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Annie Russell Theatre kicks off season with ‘Sweat’

Photo by Francisco Wang Yu

“Sweat,” the Tony nominated play by Pulitzer Prize-winning writer Lynn Nottage, is set to open on Nov. 12 at the Annie Russell Theatre. Felichia Chivaughn, Thomas P. Johnson Distinguished Visiting Artist, is directing the play, which will be the first of the 2021-2022 season. The season will exclusively feature adaptations of Pulitzer Prize winning plays.

“Sweat” follows the residents of a small, industrial town as they confront a rapidly changing world. Set in Reading, Pennsylvania—one of the poorest cities in America—“Sweat” depicts the interlocking stories of members of a tight-knit community as they grapple with the ruinous effects of deindustrialization. In the process, unshakeable bonds between family members and lifelong friends are put to the test.

“It’s about people experiencing a time of economic instability,” said Chivaughn. “We get a close look at what they’re left with when their lives and livelihoods are used for political gain and disregarded. That pressure leads them to attack each other when they’re fighting for their lives.” 

The conflicts between community members and individual identities are a major focus of the play. As the characters’ situations continue to spiral, resentment begins to creep into once rock-solid relationships. 

In one of they play’s storylines, a Colombian-American busboy named Oscar is viewed as a scapegoat for Reading’s troubles due to his ancestry.

Another storyline follows Cynthia, a black floor worker whose promotion to overseer puts a strain on her relationship with her friend Tracey—a white woman who applied for the same position. Tracey grows resentful, coming to believe that Cynthia only received the promotion because of her race. 

“I think the main theme of this play is learning to come together in a time of need,” said Ani Henry-Walker (‘25), who plays Cynthia. “Unfortunately, that is not what the characters do, and we see how it affects their lives. Even though they all had their troubles, they should’ve been able to come together to fight the true enemy instead of each other. I hope that people leave the play feeling a sense of unity with the community.”

The rehearsal process started at the beginning of October, lasting for a total of six weeks, with the cast meeting six days a week. According to Juan Cabrera (‘23), the actor who plays Oscar, Chivaughn and the cast spent a week going over the script and discussing the characters and themes before they started blocking scenes.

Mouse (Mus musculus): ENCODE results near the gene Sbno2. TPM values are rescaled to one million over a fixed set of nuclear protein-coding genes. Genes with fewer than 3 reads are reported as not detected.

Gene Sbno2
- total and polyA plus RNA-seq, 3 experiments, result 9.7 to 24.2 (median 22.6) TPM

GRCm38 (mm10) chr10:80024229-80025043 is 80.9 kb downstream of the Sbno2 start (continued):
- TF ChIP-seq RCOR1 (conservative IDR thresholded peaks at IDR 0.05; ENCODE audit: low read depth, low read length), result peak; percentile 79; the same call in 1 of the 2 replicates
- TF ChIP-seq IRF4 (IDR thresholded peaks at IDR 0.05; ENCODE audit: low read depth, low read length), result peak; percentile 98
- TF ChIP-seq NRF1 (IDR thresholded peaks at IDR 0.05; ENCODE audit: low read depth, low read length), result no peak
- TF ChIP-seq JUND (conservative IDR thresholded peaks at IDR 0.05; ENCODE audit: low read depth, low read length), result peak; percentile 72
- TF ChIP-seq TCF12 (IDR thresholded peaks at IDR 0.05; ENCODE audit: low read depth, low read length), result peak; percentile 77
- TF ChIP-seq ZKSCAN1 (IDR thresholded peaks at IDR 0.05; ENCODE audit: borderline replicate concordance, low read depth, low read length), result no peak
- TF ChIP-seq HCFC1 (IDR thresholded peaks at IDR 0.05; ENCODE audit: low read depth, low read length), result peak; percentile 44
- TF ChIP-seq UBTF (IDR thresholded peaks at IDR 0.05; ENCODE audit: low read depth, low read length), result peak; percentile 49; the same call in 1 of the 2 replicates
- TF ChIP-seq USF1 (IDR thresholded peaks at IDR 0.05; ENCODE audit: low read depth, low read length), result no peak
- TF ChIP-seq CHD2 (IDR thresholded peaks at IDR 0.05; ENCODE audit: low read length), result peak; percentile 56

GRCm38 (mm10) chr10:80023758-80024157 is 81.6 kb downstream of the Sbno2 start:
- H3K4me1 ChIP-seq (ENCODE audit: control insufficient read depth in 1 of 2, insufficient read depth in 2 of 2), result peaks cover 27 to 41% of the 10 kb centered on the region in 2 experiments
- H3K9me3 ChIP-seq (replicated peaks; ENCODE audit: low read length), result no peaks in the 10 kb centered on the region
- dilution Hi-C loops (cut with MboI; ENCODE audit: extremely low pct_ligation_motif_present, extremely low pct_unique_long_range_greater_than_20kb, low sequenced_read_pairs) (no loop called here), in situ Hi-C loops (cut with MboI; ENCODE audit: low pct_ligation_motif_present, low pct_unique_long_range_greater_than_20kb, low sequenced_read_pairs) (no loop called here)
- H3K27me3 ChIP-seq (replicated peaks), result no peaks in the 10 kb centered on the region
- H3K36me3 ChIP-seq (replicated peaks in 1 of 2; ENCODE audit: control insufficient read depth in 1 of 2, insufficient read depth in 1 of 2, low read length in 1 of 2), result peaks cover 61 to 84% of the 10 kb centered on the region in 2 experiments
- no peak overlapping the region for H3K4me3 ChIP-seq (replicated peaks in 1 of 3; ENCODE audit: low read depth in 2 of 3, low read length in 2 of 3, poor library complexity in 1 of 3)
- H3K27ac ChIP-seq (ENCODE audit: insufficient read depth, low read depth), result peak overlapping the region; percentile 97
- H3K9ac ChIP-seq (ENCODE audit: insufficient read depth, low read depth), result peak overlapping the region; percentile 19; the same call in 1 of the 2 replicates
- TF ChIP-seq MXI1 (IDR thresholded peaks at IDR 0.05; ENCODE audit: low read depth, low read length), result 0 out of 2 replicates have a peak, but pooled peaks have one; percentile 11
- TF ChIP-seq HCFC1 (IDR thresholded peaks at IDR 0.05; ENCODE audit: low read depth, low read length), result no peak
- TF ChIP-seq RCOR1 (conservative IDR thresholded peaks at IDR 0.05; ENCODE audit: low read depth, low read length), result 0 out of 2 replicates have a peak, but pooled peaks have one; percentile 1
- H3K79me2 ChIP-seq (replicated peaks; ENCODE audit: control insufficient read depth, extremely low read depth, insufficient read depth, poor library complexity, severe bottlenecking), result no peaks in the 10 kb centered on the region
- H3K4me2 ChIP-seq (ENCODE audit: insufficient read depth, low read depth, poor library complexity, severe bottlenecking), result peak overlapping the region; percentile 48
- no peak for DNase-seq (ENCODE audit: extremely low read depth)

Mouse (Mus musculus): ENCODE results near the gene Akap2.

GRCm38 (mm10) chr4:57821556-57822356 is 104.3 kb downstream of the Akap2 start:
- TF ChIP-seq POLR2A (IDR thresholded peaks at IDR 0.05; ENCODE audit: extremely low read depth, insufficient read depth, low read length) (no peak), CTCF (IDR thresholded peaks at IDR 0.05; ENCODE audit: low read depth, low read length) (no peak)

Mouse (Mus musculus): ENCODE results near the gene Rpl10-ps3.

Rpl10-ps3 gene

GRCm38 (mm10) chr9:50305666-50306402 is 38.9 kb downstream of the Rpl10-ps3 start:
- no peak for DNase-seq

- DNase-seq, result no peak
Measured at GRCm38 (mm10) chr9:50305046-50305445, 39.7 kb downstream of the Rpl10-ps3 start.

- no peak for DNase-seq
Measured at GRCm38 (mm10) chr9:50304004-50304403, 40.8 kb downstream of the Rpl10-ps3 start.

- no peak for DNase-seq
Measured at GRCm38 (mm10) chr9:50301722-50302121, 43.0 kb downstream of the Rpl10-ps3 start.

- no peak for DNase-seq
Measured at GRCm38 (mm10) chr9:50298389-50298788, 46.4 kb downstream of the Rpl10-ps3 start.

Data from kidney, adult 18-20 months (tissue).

“It was very important to Felichia Chivaughn that we understood the core of the story and our characters and to build trust with one another before actually getting into blocking scenes,” said Cabrera. “‘Sweat’ has a lot of fun scenes and tender scenes, but it also has a lot of really dark, intense scenes. So it was really important that we built trust as a company first.”

“I hope that they can never unsee it,” said Chivaughn, when asked what she hopes audiences take away from the play. “That they carry it with them. That they hold tight to the idea that we should care for each other. I hope that it opens their eyes and allows them to see people who are different from them and have empathy for them.”

“Sweat” opens on Nov. 12 at 7:30 p.m. The Nov. 13 performance will feature an ASL interpreter for auditorilly-impaired audience members and a Talkback immediately afterwards, in which audiences will have the opportunity to ask the cast and crew questions about the production. 

The performances on Nov. 17 and 19 will also feature Talkbacks, with the former being sponsored by the Black Student Union. 

Tickets, which cost $20, can be purchased at the Annie Russell Theatre website or by calling (407)-646-2145. Discounts are available for Rollins students and alumni. 

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